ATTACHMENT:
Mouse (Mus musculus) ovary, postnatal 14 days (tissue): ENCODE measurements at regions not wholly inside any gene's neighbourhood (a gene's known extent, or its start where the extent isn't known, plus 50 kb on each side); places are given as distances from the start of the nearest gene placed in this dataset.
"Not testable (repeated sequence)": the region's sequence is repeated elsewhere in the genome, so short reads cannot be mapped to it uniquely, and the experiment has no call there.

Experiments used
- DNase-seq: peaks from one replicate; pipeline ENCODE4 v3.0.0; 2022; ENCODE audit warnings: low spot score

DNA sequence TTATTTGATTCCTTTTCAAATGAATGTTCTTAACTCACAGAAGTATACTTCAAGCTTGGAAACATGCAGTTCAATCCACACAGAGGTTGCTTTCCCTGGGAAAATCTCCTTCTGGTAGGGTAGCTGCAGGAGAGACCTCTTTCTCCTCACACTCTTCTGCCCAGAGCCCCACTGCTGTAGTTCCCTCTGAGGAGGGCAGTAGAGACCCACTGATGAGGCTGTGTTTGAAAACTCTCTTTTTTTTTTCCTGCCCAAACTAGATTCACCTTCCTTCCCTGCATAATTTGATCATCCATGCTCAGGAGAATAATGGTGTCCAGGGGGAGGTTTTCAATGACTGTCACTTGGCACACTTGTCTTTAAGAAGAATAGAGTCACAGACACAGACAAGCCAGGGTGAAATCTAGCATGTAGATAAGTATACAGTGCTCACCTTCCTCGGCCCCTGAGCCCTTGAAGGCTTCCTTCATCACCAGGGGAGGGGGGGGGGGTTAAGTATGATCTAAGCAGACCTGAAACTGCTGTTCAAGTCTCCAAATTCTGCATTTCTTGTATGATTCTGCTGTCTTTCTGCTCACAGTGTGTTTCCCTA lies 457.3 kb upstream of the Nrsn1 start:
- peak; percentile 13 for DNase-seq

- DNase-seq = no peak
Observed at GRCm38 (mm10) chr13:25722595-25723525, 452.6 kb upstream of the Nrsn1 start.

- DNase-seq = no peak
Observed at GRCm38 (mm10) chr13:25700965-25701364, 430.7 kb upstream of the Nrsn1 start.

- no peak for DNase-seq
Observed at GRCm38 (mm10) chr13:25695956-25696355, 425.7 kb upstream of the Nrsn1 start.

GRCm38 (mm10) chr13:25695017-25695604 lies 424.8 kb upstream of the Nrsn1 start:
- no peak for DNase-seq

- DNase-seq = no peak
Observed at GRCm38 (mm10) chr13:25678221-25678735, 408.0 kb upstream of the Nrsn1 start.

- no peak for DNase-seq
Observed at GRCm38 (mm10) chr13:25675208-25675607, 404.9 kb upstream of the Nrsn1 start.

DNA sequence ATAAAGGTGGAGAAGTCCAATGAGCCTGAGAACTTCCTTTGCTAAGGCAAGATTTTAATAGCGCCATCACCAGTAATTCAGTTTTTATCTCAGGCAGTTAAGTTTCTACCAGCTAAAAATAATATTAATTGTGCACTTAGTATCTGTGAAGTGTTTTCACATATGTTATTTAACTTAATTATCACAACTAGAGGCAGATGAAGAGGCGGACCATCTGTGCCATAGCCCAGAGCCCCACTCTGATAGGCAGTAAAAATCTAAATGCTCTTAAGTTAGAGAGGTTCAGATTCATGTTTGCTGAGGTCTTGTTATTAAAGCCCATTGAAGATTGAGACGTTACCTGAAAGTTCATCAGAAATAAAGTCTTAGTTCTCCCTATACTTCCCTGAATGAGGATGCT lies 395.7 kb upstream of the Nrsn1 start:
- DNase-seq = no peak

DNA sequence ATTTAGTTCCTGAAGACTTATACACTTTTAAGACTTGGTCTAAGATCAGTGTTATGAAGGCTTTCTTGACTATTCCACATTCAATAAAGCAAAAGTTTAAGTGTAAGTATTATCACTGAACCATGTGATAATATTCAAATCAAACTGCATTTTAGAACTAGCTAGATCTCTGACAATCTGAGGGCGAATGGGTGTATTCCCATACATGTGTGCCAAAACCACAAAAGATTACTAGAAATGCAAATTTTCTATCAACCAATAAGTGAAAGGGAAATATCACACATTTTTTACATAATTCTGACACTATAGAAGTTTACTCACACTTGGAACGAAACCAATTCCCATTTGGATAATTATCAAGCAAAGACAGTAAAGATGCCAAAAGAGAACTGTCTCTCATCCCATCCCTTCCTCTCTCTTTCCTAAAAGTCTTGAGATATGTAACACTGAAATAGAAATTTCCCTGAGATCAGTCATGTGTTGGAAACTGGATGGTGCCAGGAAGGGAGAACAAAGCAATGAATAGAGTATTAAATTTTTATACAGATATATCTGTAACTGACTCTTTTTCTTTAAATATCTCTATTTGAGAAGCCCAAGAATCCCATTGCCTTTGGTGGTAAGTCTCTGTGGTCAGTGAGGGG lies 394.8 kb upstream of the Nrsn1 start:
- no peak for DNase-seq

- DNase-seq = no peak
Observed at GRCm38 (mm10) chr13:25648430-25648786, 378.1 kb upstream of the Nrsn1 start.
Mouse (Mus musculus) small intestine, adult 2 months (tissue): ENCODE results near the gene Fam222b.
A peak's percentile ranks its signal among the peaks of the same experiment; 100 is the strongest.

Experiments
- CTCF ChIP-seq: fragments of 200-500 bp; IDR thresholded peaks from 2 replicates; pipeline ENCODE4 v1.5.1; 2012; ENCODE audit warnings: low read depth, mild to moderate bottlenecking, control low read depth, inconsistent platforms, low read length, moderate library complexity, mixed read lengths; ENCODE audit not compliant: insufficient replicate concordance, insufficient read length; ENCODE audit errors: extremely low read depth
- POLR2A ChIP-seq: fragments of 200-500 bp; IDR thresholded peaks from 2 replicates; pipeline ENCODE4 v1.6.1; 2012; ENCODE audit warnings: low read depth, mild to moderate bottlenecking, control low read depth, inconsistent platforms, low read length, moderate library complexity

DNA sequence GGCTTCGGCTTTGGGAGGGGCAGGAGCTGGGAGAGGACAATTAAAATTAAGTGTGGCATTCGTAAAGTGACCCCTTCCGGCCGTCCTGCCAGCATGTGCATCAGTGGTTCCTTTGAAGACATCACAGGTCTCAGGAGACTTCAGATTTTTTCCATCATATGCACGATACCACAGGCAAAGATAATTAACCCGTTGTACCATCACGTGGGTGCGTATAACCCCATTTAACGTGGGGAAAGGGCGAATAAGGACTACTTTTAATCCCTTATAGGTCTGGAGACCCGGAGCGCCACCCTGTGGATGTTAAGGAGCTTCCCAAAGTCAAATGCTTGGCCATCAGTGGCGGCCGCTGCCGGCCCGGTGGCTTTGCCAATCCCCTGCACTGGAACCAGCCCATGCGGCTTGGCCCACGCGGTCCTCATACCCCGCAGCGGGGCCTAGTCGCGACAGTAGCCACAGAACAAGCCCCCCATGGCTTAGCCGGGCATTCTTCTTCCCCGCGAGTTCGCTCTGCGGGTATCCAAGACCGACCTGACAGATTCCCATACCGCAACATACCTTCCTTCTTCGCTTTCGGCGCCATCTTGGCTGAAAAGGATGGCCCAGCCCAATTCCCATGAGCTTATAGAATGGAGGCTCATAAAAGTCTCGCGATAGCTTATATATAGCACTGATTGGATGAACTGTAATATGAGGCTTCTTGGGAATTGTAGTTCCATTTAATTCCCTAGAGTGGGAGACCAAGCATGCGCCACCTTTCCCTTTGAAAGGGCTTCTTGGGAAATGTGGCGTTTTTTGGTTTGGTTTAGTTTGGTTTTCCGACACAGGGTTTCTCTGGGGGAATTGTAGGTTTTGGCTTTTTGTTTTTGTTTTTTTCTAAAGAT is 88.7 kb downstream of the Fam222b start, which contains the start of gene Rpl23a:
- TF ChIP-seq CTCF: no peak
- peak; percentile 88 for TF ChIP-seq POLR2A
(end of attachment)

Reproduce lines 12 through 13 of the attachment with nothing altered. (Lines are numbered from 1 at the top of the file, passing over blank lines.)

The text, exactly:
Observed at GRCm38 (mm10) chr13:25695956-25696355, 425.7 kb upstream of the Nrsn1 start.

GRCm38 (mm10) chr13:25695017-25695604 lies 424.8 kb upstream of the Nrsn1 start: